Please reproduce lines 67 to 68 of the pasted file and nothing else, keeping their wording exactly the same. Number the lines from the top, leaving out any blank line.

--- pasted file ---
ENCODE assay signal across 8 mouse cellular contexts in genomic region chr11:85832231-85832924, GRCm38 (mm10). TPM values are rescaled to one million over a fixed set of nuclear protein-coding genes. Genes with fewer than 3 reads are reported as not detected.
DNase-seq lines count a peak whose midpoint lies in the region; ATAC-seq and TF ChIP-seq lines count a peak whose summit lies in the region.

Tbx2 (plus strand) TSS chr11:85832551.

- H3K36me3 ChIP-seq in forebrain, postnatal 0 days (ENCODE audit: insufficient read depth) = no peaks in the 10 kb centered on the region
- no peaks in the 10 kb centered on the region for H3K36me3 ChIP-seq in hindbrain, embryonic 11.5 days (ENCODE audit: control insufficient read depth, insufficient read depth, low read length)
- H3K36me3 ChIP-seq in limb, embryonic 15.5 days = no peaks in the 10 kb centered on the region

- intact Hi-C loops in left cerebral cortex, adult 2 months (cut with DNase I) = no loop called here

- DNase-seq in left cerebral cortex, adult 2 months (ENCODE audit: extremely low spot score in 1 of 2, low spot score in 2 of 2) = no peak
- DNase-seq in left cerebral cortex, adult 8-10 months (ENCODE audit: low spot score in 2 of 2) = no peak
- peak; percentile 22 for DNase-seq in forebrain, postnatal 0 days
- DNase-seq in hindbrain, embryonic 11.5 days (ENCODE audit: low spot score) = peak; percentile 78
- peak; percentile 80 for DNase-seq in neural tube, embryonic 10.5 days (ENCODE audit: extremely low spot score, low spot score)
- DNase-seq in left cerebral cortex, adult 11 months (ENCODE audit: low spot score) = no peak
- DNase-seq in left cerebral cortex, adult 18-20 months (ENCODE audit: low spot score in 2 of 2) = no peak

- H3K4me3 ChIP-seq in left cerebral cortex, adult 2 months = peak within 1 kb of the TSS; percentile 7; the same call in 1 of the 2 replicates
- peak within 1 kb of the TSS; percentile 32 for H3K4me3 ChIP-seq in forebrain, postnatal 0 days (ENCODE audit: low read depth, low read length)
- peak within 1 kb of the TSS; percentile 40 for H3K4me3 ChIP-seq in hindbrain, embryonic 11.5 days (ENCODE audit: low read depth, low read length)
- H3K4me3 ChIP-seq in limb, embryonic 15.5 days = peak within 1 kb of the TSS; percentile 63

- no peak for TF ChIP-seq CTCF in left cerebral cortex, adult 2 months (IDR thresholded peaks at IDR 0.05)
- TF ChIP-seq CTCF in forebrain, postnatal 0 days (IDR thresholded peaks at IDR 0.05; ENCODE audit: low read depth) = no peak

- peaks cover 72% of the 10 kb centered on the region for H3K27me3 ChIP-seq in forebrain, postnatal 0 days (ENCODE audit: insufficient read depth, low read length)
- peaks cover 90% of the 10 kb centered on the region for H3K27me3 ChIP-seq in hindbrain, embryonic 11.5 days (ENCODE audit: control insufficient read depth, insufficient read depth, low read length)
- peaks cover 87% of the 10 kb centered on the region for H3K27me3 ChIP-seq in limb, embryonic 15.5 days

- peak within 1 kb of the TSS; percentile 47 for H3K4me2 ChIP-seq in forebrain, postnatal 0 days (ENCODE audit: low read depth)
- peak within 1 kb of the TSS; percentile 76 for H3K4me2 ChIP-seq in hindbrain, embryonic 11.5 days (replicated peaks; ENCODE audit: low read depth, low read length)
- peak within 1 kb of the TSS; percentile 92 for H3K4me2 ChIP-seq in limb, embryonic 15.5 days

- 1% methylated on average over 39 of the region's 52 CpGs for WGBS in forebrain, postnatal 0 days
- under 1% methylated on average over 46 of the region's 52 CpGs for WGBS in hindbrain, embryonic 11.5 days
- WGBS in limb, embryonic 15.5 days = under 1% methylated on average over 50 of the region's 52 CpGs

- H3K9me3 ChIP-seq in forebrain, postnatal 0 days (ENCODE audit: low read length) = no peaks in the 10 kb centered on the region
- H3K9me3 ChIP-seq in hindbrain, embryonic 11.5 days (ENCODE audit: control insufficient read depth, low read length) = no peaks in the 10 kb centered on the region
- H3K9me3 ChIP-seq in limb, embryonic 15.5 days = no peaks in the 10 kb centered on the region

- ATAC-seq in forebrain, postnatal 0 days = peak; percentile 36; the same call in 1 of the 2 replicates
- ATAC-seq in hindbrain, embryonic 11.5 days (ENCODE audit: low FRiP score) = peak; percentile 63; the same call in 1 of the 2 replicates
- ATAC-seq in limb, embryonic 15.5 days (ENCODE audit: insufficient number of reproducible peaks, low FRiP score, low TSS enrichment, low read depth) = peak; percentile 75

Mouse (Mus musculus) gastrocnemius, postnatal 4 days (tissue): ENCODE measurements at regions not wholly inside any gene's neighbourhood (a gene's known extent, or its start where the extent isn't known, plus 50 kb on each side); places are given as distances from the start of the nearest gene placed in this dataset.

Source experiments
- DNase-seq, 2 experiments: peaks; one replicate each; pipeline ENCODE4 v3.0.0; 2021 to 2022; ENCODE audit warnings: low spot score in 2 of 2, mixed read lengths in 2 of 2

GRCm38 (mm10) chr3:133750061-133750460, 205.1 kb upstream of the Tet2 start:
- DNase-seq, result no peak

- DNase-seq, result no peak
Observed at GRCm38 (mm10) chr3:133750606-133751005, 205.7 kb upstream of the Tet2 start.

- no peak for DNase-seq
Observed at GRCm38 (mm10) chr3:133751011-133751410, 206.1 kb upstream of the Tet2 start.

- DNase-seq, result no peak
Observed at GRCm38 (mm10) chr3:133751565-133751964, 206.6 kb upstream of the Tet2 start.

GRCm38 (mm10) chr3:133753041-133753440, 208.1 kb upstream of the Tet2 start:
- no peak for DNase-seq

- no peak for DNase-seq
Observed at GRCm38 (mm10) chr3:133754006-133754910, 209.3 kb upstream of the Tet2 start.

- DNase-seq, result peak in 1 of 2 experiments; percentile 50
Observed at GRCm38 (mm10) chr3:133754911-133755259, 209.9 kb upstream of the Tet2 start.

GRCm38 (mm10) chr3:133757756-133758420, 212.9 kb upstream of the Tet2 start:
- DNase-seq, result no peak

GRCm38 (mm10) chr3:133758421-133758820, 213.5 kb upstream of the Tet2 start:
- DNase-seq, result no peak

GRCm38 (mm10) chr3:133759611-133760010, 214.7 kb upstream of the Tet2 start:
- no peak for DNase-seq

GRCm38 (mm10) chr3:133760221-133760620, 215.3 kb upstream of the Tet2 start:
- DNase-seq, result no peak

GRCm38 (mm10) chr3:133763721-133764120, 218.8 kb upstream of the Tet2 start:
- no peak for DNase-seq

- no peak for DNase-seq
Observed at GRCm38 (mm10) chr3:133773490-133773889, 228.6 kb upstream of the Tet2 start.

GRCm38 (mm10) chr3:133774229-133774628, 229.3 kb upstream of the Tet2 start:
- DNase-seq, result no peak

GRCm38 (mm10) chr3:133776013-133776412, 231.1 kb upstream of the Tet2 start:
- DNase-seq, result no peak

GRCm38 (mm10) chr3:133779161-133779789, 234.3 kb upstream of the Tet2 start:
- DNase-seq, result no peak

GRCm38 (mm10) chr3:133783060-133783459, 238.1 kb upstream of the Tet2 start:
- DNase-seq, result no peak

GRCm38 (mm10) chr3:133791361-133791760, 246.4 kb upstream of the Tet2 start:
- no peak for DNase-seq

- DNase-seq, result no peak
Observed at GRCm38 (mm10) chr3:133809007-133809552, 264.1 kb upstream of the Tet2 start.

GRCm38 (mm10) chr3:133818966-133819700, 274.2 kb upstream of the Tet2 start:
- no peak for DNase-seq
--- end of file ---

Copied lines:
GRCm38 (mm10) chr3:133776013-133776412, 231.1 kb upstream of the Tet2 start:
- DNase-seq, result no peak